Winter Break in Autism Land

Sixteen days.

Siiiiiiiiiiixteeeeeeeeeen daaaaaaaaays.

That’s how long until the kids go back to school.

Yeah, that sounds so wrong, doesn’t it? The start of winter break, the kids are happy to be home. I am released from the strict kid morning and afternoon-evening routines. We are not going anywhere, but we have family coming into town to spend the first half of the break with us, and that promises to be full of fun.

But with Lil D home for a mere three hours, the kitchen drawers are being open and slammed shut in his constant search for different bead spinners. Any and every glass he finds around the kitchen or on the dining table, whether or not the person is done drinking from the glass or cup, is dumped into the sink. A little while later I hear him up in my bathroom opening and slamming drawers shut, and I beg my daughter to run upstairs, usher him out gently and lock the door – else I will be losing my toothbrush or any jewelry I may have out.

Sixteen days with Lil D home. As wrong as it sounds, I am counting down the days. Because as much as I love to have him around and have his hectic schedule relaxed, I know we are walking on borrowed time from the minute vacation begins. Because he is a creature of routine, and being out of school coupled with his severe lack of leisure activities is asking for trouble by the second week of vacation.

Maybe this time will be different. Maybe he, too, will learn to relax and enjoy the break from the rigors of school and home therapy.

But I’m not counting on that.

My mother-in-law and I were conversing the other day. I was telling her about the upcoming activities my husband and I have planned for the family and the various social functions coming up. My husband’s sister and family will be visiting us, and with my other sister-in-law living close by, I expect a full house for much of the break.

I pray that Lil D will be okay with all the garbar (chaos), my mother-in-law said. I hope he won’t be too disturbed by it all.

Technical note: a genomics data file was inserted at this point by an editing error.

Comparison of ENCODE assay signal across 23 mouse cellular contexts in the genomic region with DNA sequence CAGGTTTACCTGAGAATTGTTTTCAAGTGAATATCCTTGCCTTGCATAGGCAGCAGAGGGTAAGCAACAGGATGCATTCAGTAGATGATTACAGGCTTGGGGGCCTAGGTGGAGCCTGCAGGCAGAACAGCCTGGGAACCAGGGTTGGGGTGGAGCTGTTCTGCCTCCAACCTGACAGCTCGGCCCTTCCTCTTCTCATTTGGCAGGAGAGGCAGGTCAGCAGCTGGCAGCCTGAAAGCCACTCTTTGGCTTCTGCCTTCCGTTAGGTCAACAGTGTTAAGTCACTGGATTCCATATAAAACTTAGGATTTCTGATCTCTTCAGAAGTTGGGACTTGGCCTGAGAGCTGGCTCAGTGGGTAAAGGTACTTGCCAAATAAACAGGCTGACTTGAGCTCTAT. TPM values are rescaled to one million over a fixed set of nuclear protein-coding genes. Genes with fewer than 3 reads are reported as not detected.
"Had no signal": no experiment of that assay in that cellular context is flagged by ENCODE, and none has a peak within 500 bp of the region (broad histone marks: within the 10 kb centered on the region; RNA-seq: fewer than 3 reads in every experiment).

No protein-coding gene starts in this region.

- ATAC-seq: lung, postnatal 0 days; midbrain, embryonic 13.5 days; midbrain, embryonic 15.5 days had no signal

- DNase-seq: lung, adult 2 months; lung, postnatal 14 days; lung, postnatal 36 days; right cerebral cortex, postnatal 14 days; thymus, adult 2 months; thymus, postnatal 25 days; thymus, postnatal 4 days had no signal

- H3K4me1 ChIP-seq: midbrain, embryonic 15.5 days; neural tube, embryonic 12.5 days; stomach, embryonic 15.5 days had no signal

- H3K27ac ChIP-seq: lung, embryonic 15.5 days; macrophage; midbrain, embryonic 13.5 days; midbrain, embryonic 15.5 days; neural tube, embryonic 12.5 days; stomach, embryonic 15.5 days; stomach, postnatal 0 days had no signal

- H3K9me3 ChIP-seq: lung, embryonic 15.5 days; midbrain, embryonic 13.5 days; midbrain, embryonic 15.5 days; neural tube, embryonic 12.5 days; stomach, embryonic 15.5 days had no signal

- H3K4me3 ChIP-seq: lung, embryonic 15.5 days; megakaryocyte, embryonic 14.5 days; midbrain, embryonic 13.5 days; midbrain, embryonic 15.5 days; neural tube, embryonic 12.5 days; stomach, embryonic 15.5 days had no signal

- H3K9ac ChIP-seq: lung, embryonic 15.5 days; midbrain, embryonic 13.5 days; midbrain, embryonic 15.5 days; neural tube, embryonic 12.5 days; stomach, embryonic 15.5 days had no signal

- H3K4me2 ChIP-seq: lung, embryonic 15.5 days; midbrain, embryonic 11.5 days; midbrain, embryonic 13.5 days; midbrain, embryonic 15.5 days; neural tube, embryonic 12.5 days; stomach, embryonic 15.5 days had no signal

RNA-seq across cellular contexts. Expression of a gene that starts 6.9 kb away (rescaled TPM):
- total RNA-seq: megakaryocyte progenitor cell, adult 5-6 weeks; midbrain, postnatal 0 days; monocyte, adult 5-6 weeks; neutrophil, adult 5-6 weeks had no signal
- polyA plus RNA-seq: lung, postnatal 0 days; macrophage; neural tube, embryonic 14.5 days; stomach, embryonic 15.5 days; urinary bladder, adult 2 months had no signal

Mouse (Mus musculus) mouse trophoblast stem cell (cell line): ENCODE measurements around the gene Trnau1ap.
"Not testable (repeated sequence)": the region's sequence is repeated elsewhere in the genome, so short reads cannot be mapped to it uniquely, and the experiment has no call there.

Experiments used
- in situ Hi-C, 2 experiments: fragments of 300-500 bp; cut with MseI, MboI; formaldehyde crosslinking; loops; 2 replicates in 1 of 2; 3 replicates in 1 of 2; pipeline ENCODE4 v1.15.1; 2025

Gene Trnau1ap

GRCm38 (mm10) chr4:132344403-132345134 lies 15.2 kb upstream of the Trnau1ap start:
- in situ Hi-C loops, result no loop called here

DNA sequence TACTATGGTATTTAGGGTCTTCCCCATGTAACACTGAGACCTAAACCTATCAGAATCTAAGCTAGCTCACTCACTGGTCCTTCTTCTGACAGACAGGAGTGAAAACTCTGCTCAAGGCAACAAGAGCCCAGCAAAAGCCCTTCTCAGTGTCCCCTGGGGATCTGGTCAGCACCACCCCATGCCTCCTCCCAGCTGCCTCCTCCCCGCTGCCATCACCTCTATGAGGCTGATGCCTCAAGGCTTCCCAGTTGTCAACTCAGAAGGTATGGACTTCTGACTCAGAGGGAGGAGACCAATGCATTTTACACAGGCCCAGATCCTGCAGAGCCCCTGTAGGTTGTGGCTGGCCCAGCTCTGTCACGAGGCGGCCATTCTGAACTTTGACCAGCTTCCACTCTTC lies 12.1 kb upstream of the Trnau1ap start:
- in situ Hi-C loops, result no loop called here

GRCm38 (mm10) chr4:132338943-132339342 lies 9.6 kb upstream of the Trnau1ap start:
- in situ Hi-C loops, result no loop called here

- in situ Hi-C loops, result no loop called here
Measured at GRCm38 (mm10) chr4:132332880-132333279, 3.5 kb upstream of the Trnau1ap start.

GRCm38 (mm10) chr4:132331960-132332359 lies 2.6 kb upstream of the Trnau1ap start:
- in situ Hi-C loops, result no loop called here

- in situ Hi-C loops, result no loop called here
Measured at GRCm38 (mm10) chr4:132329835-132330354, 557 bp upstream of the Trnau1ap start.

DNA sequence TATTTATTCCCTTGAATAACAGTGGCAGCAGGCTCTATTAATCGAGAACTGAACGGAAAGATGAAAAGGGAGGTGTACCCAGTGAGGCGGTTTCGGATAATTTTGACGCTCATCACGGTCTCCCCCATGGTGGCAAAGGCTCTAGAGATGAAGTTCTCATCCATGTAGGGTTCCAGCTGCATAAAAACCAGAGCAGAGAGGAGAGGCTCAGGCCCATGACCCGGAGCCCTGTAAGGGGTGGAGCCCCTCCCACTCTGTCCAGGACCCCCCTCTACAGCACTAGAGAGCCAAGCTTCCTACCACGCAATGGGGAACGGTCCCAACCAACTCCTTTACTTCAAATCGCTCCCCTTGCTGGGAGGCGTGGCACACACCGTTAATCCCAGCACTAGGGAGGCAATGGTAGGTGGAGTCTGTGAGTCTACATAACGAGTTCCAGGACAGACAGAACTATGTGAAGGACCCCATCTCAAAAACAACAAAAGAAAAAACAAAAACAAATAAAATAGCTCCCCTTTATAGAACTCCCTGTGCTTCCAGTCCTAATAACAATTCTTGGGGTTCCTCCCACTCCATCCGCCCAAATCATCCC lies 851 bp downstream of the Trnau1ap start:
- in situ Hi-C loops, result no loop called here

Yeah, that’s what I pray for, too.

A big part of the problem is that there is very little that Lil D likes to do for fun. As one of the administrators at his autism school recently said to us, it’s as important to teach Lil D good leisure-time activities and hobbies as much as self-help, vocational and academic skills. It’s a 24-hour day, he said. And that’s about eight hours for school, eight hours for leisure and eight hours for sleeping. What does he like to do in his free time?

Um, not much.

Years back, when we moved to Central Virginia, put Lil D in a private autism school and wrote his first IEP here, his teachers asked us if they wanted them to teach him to watch TV. At the time, that struck me as absurd. He had a bazillion things he needed to learn how to do with the severity of his disability. Teaching him to watch TV seemed to be the least of his priorities.

Fast forward eight years to now. Two weeks back I took his two home therapists out to dinner to discuss various issues and things we were working on with Lil D. His home therapy has changed so much over the years, and now it’s as much about learning to be out in the community and gaining self-help skills as it is about building friendships and helping him find things he enjoys doing.

As we discussed his lack of fun activities and things he can do to occupy his time (this is a kid who doesn’t like to play video games, watch any particular videos on YouTube, watch anything on TV, listen to music, perseverate on any type of toy or anything – and believe me we have tried to introduce one thing after another hoping to find that magical thing he could enjoy doing), we decided on two things – let’s see if we can get Lil D to listen to music and watch TV.

Yeah, it’s amazing where we are and what I’ve learned about what is important for Lil D have in his life since those early days of school.

So the other day his therapist sat with Lil D and channel surfed until they found something he seemed to be slightly interested in – Sponge Bob Squarepants. He “watched” (if that’s what you want to call it – we were just looking for him to stay on the couch and see if he would look at the TV) for a brief few minutes before wandering off.

And he was back to opening and slamming the kitchen drawers, dropping his beads into one and then coming and asking us to give him “beee.”

Sixteen days. I’ve got two kids who are thrilled for winter break to have begun and one for whom that much time off is simply not a good thing.

Every winter, spring and summer break. Every single time.

About Dilshad Ali

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